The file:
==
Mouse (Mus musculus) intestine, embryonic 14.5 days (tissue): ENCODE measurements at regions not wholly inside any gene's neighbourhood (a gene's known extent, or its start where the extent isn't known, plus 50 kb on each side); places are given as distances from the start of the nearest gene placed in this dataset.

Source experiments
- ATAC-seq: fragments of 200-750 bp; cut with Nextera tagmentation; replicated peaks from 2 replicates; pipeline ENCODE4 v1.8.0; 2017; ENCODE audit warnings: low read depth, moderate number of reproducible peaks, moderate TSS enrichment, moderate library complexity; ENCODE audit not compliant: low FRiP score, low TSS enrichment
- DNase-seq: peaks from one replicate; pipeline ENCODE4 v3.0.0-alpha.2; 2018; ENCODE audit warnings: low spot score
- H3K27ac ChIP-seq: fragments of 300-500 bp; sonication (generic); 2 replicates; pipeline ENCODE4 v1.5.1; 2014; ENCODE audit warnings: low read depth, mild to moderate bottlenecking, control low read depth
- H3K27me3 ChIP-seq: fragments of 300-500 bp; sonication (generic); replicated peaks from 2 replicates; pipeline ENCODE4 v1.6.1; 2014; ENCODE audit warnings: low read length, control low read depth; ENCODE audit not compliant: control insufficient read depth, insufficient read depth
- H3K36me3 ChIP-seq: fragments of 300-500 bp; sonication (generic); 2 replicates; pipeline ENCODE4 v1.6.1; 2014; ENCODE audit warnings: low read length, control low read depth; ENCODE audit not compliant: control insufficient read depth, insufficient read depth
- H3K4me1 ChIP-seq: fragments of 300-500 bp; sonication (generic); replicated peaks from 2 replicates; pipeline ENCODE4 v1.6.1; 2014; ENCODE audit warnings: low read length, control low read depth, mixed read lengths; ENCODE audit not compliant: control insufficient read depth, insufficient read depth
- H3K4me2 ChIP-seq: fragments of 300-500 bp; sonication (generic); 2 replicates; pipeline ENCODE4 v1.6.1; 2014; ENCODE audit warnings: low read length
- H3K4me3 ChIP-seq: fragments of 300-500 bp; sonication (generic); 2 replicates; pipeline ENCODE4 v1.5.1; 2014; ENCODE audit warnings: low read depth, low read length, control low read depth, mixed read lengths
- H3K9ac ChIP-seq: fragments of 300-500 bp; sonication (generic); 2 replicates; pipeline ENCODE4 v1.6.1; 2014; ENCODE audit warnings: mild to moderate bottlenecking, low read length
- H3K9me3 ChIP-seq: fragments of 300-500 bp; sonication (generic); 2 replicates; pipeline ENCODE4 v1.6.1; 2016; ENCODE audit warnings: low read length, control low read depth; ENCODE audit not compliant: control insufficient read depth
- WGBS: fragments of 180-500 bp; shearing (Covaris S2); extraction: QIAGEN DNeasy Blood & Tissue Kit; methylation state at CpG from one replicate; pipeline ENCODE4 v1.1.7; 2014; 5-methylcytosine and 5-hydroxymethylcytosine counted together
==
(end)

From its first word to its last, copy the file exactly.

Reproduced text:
Mouse (Mus musculus) intestine, embryonic 14.5 days (tissue): ENCODE measurements at regions not wholly inside any gene's neighbourhood (a gene's known extent, or its start where the extent isn't known, plus 50 kb on each side); places are given as distances from the start of the nearest gene placed in this dataset.

Source experiments
- ATAC-seq: fragments of 200-750 bp; cut with Nextera tagmentation; replicated peaks from 2 replicates; pipeline ENCODE4 v1.8.0; 2017; ENCODE audit warnings: low read depth, moderate number of reproducible peaks, moderate TSS enrichment, moderate library complexity; ENCODE audit not compliant: low FRiP score, low TSS enrichment
- DNase-seq: peaks from one replicate; pipeline ENCODE4 v3.0.0-alpha.2; 2018; ENCODE audit warnings: low spot score
- H3K27ac ChIP-seq: fragments of 300-500 bp; sonication (generic); 2 replicates; pipeline ENCODE4 v1.5.1; 2014; ENCODE audit warnings: low read depth, mild to moderate bottlenecking, control low read depth
- H3K27me3 ChIP-seq: fragments of 300-500 bp; sonication (generic); replicated peaks from 2 replicates; pipeline ENCODE4 v1.6.1; 2014; ENCODE audit warnings: low read length, control low read depth; ENCODE audit not compliant: control insufficient read depth, insufficient read depth
- H3K36me3 ChIP-seq: fragments of 300-500 bp; sonication (generic); 2 replicates; pipeline ENCODE4 v1.6.1; 2014; ENCODE audit warnings: low read length, control low read depth; ENCODE audit not compliant: control insufficient read depth, insufficient read depth
- H3K4me1 ChIP-seq: fragments of 300-500 bp; sonication (generic); replicated peaks from 2 replicates; pipeline ENCODE4 v1.6.1; 2014; ENCODE audit warnings: low read length, control low read depth, mixed read lengths; ENCODE audit not compliant: control insufficient read depth, insufficient read depth
- H3K4me2 ChIP-seq: fragments of 300-500 bp; sonication (generic); 2 replicates; pipeline ENCODE4 v1.6.1; 2014; ENCODE audit warnings: low read length
- H3K4me3 ChIP-seq: fragments of 300-500 bp; sonication (generic); 2 replicates; pipeline ENCODE4 v1.5.1; 2014; ENCODE audit warnings: low read depth, low read length, control low read depth, mixed read lengths
- H3K9ac ChIP-seq: fragments of 300-500 bp; sonication (generic); 2 replicates; pipeline ENCODE4 v1.6.1; 2014; ENCODE audit warnings: mild to moderate bottlenecking, low read length
- H3K9me3 ChIP-seq: fragments of 300-500 bp; sonication (generic); 2 replicates; pipeline ENCODE4 v1.6.1; 2016; ENCODE audit warnings: low read length, control low read depth; ENCODE audit not compliant: control insufficient read depth
- WGBS: fragments of 180-500 bp; shearing (Covaris S2); extraction: QIAGEN DNeasy Blood & Tissue Kit; methylation state at CpG from one replicate; pipeline ENCODE4 v1.1.7; 2014; 5-methylcytosine and 5-hydroxymethylcytosine counted together